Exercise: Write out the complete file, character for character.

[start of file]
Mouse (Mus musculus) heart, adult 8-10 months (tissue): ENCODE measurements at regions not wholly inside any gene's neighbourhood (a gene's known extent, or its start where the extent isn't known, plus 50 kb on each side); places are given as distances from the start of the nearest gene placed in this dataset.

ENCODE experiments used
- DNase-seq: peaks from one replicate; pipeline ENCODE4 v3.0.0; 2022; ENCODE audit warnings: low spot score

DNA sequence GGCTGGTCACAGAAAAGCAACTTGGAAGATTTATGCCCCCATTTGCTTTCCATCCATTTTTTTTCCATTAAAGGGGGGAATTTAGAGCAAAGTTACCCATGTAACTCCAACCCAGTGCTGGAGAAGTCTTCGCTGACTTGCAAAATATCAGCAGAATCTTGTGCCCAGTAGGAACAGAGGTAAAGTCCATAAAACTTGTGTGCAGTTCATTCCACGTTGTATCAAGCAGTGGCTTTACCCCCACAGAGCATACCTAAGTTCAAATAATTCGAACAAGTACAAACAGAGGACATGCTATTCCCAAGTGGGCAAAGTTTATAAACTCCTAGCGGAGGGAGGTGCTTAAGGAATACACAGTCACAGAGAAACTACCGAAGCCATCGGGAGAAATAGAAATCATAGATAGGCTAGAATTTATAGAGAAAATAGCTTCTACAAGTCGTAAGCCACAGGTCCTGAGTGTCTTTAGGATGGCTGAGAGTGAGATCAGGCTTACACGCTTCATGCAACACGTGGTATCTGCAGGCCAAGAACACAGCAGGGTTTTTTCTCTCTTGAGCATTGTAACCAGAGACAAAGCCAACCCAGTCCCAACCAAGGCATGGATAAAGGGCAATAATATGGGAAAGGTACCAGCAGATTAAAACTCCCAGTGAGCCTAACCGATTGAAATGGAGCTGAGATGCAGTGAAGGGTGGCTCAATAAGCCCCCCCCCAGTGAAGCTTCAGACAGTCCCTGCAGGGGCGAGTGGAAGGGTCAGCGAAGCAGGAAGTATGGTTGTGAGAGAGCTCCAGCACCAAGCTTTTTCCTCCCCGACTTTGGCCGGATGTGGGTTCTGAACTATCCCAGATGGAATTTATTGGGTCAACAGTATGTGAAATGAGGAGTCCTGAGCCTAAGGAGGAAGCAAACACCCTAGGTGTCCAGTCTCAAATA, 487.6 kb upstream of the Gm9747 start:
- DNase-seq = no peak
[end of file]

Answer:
Mouse (Mus musculus) heart, adult 8-10 months (tissue): ENCODE measurements at regions not wholly inside any gene's neighbourhood (a gene's known extent, or its start where the extent isn't known, plus 50 kb on each side); places are given as distances from the start of the nearest gene placed in this dataset.

ENCODE experiments used
- DNase-seq: peaks from one replicate; pipeline ENCODE4 v3.0.0; 2022; ENCODE audit warnings: low spot score

DNA sequence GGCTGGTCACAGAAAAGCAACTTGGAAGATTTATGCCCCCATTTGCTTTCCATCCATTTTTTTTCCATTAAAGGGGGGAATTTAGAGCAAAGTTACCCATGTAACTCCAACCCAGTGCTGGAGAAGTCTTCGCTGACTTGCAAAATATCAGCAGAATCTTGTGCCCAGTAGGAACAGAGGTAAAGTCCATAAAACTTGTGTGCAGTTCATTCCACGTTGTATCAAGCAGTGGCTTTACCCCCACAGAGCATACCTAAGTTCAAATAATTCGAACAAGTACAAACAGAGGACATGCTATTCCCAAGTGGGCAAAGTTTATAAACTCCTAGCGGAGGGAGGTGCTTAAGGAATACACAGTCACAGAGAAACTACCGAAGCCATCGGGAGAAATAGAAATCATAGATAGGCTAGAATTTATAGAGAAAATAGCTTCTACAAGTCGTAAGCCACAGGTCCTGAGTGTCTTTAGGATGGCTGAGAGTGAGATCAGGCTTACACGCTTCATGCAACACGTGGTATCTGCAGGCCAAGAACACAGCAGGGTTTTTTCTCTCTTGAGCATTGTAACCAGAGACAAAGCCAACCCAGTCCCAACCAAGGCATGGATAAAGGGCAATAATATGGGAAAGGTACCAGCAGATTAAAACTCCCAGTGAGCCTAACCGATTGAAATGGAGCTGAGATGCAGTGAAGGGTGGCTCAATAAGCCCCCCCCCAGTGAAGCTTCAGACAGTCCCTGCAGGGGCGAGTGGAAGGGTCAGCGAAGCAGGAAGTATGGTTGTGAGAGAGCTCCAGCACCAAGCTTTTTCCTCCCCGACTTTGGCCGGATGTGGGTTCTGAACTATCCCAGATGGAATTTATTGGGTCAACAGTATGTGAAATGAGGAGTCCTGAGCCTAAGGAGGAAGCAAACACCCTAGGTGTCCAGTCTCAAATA, 487.6 kb upstream of the Gm9747 start:
- DNase-seq = no peak